2212_Test3-1 - PHYS 2212 Test 3 Spring 2011 Name(print)...

Info iconThis preview shows page 1. Sign up to view the full content.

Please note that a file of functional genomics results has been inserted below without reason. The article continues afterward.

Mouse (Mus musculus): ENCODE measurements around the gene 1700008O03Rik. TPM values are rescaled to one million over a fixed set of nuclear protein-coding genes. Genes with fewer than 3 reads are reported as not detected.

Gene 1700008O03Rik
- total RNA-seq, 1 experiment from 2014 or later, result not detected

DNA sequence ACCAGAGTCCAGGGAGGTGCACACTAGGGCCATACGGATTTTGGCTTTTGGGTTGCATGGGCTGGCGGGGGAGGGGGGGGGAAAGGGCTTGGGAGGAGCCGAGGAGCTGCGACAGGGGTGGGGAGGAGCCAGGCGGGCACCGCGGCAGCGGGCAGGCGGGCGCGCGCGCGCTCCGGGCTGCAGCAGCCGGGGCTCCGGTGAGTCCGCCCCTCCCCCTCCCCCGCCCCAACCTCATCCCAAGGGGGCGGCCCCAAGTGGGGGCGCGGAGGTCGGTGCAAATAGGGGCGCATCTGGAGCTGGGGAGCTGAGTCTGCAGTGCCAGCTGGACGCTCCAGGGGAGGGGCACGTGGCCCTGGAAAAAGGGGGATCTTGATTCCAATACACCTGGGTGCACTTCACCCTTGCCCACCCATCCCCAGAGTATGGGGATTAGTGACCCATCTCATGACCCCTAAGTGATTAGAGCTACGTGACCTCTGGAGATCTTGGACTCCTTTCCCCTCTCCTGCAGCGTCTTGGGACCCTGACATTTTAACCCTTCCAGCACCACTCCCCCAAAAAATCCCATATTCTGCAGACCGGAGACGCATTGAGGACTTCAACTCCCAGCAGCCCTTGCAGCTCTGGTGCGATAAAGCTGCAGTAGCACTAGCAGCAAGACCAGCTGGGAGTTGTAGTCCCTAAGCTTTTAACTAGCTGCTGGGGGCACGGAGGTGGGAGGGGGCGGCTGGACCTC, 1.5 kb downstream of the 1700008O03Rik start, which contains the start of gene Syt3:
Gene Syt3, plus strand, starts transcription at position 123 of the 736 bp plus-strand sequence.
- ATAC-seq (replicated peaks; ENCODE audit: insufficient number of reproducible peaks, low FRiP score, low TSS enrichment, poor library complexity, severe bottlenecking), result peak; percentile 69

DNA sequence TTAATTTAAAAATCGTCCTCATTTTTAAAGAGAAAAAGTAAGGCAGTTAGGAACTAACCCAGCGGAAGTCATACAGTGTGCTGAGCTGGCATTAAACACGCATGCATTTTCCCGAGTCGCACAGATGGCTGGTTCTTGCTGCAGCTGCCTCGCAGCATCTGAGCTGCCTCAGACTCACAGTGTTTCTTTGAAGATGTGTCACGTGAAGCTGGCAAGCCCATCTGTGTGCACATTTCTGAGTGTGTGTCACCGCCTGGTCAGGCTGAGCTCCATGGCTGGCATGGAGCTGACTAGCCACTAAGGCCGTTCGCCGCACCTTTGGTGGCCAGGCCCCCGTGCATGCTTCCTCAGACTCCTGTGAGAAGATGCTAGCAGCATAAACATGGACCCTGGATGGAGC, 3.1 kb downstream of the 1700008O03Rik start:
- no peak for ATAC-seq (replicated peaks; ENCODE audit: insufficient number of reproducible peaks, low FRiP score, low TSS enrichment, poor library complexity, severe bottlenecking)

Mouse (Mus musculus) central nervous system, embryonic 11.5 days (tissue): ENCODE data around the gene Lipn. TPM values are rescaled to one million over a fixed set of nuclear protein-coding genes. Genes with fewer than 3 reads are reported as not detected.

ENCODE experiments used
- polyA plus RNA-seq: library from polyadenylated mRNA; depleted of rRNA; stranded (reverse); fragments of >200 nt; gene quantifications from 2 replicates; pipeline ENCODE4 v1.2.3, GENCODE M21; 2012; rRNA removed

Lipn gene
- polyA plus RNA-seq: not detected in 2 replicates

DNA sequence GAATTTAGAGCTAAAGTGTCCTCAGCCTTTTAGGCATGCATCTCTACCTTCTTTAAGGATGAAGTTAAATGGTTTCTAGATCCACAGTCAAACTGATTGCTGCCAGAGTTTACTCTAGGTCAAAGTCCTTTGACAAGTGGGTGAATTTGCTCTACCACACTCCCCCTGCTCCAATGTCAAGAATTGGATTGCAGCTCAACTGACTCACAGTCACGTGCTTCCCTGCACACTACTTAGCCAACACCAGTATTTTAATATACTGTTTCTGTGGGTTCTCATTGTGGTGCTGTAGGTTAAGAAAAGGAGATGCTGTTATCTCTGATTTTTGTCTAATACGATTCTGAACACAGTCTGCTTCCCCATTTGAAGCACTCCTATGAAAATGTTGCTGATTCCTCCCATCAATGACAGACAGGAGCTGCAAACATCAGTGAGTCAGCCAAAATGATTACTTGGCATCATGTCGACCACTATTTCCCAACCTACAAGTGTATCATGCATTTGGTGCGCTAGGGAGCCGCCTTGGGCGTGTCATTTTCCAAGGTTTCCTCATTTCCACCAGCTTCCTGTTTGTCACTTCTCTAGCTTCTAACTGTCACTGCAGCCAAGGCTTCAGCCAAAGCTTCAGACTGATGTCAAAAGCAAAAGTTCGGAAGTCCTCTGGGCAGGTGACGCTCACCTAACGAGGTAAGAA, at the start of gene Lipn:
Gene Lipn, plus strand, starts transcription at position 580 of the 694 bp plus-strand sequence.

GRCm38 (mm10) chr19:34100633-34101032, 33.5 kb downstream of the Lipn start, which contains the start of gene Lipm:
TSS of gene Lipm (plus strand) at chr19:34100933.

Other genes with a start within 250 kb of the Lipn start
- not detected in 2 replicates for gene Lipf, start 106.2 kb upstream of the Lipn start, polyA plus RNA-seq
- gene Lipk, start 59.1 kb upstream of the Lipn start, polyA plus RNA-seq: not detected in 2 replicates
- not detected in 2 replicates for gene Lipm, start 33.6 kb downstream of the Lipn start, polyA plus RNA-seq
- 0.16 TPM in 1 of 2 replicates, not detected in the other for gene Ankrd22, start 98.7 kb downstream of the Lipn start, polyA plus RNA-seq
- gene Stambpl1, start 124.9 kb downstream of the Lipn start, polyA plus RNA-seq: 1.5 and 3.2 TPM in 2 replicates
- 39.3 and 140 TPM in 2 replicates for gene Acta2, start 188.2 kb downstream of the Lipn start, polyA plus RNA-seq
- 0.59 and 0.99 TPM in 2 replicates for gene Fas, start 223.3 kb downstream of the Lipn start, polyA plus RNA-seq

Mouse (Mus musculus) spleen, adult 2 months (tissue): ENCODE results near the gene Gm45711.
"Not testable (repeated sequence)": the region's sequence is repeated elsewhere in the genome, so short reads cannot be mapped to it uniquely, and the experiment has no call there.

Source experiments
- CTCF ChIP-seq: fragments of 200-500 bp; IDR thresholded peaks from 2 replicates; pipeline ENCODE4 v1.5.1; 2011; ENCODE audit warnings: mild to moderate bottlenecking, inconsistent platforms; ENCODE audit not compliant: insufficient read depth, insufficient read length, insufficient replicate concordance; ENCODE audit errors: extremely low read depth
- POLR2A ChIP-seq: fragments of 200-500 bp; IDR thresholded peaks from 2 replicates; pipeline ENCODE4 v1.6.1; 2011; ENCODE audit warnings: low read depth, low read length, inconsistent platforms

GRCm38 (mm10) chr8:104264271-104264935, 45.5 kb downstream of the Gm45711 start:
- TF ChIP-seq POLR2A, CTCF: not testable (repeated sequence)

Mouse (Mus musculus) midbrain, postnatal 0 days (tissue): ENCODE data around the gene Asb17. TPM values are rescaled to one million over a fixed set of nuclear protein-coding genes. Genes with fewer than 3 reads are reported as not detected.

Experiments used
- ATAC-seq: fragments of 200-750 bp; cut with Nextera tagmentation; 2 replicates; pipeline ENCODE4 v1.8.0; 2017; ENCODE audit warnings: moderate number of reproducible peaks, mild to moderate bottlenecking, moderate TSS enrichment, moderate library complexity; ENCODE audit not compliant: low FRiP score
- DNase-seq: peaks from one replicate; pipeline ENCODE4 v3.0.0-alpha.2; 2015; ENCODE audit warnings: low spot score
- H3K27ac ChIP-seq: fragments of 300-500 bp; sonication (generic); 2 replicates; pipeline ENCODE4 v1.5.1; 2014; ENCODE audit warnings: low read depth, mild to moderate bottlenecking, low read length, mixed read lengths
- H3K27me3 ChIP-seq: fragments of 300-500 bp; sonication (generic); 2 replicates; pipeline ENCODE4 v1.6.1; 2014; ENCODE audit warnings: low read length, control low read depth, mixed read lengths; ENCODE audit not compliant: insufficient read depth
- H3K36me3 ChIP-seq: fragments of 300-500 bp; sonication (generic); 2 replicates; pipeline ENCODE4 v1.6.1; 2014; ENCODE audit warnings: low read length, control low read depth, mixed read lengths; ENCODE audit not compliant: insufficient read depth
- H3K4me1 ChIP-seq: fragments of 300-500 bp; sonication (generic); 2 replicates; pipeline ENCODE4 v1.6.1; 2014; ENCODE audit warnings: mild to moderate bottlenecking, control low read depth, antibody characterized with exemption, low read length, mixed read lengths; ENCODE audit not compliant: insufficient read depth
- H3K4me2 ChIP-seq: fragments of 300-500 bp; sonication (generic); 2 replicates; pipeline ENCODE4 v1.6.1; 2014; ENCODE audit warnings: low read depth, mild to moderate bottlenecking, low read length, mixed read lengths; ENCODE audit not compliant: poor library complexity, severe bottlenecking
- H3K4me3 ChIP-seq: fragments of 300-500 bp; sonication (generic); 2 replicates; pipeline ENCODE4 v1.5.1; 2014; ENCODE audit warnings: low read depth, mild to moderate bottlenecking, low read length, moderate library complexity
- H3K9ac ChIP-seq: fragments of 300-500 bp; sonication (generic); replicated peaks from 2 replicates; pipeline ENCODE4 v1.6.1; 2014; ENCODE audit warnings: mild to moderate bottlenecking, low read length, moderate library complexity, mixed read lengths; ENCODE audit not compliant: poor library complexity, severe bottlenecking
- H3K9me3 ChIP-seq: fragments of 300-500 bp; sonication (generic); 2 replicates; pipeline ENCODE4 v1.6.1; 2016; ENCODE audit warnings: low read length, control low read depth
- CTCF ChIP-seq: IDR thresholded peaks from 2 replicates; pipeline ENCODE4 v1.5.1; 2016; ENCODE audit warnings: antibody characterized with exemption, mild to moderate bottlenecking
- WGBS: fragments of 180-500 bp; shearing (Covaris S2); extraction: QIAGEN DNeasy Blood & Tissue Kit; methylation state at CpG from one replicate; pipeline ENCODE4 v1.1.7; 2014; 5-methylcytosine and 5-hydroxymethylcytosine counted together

View Full Document Right Arrow Icon
This is the end of the preview. Sign up to access the rest of the document.